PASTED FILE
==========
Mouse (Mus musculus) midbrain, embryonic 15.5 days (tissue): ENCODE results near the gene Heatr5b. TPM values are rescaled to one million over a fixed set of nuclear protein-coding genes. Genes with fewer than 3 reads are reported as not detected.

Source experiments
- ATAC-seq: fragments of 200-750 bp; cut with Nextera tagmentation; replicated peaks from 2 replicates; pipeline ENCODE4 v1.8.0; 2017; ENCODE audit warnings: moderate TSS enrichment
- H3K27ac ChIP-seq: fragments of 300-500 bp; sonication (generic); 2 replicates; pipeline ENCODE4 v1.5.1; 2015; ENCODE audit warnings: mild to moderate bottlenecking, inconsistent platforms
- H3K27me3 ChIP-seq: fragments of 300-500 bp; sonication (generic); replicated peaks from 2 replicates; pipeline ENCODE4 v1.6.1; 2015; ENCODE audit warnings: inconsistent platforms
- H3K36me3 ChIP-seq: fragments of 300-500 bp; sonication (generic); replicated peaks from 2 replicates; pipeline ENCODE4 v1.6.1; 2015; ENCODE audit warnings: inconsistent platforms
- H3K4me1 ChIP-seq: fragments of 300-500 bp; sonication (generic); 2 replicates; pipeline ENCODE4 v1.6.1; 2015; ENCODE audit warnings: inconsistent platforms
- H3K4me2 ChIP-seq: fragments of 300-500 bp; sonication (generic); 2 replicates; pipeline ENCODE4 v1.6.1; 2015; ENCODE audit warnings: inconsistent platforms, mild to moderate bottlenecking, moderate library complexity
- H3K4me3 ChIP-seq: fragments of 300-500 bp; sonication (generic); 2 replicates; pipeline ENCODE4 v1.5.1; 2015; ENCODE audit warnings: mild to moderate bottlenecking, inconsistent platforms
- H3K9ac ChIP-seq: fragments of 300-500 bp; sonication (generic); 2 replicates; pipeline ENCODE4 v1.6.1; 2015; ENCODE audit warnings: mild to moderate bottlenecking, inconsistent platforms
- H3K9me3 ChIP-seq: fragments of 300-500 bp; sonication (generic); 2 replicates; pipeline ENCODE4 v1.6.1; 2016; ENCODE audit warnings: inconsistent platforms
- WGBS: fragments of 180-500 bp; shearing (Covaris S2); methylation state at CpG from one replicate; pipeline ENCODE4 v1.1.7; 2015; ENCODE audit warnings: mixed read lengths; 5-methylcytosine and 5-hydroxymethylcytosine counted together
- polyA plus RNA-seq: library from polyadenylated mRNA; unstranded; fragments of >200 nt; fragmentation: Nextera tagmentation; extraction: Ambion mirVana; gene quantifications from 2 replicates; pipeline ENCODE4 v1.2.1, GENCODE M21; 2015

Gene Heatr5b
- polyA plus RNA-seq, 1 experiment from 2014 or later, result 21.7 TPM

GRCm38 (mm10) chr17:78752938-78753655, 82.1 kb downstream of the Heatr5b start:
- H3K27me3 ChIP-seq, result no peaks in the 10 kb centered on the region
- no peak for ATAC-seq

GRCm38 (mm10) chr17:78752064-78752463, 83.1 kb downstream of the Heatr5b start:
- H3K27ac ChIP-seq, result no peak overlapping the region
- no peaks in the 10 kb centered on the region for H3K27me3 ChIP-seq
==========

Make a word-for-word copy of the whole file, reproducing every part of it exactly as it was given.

Mouse (Mus musculus) midbrain, embryonic 15.5 days (tissue): ENCODE results near the gene Heatr5b. TPM values are rescaled to one million over a fixed set of nuclear protein-coding genes. Genes with fewer than 3 reads are reported as not detected.

Source experiments
- ATAC-seq: fragments of 200-750 bp; cut with Nextera tagmentation; replicated peaks from 2 replicates; pipeline ENCODE4 v1.8.0; 2017; ENCODE audit warnings: moderate TSS enrichment
- H3K27ac ChIP-seq: fragments of 300-500 bp; sonication (generic); 2 replicates; pipeline ENCODE4 v1.5.1; 2015; ENCODE audit warnings: mild to moderate bottlenecking, inconsistent platforms
- H3K27me3 ChIP-seq: fragments of 300-500 bp; sonication (generic); replicated peaks from 2 replicates; pipeline ENCODE4 v1.6.1; 2015; ENCODE audit warnings: inconsistent platforms
- H3K36me3 ChIP-seq: fragments of 300-500 bp; sonication (generic); replicated peaks from 2 replicates; pipeline ENCODE4 v1.6.1; 2015; ENCODE audit warnings: inconsistent platforms
- H3K4me1 ChIP-seq: fragments of 300-500 bp; sonication (generic); 2 replicates; pipeline ENCODE4 v1.6.1; 2015; ENCODE audit warnings: inconsistent platforms
- H3K4me2 ChIP-seq: fragments of 300-500 bp; sonication (generic); 2 replicates; pipeline ENCODE4 v1.6.1; 2015; ENCODE audit warnings: inconsistent platforms, mild to moderate bottlenecking, moderate library complexity
- H3K4me3 ChIP-seq: fragments of 300-500 bp; sonication (generic); 2 replicates; pipeline ENCODE4 v1.5.1; 2015; ENCODE audit warnings: mild to moderate bottlenecking, inconsistent platforms
- H3K9ac ChIP-seq: fragments of 300-500 bp; sonication (generic); 2 replicates; pipeline ENCODE4 v1.6.1; 2015; ENCODE audit warnings: mild to moderate bottlenecking, inconsistent platforms
- H3K9me3 ChIP-seq: fragments of 300-500 bp; sonication (generic); 2 replicates; pipeline ENCODE4 v1.6.1; 2016; ENCODE audit warnings: inconsistent platforms
- WGBS: fragments of 180-500 bp; shearing (Covaris S2); methylation state at CpG from one replicate; pipeline ENCODE4 v1.1.7; 2015; ENCODE audit warnings: mixed read lengths; 5-methylcytosine and 5-hydroxymethylcytosine counted together
- polyA plus RNA-seq: library from polyadenylated mRNA; unstranded; fragments of >200 nt; fragmentation: Nextera tagmentation; extraction: Ambion mirVana; gene quantifications from 2 replicates; pipeline ENCODE4 v1.2.1, GENCODE M21; 2015

Gene Heatr5b
- polyA plus RNA-seq, 1 experiment from 2014 or later, result 21.7 TPM

GRCm38 (mm10) chr17:78752938-78753655, 82.1 kb downstream of the Heatr5b start:
- H3K27me3 ChIP-seq, result no peaks in the 10 kb centered on the region
- no peak for ATAC-seq

GRCm38 (mm10) chr17:78752064-78752463, 83.1 kb downstream of the Heatr5b start:
- H3K27ac ChIP-seq, result no peak overlapping the region
- no peaks in the 10 kb centered on the region for H3K27me3 ChIP-seq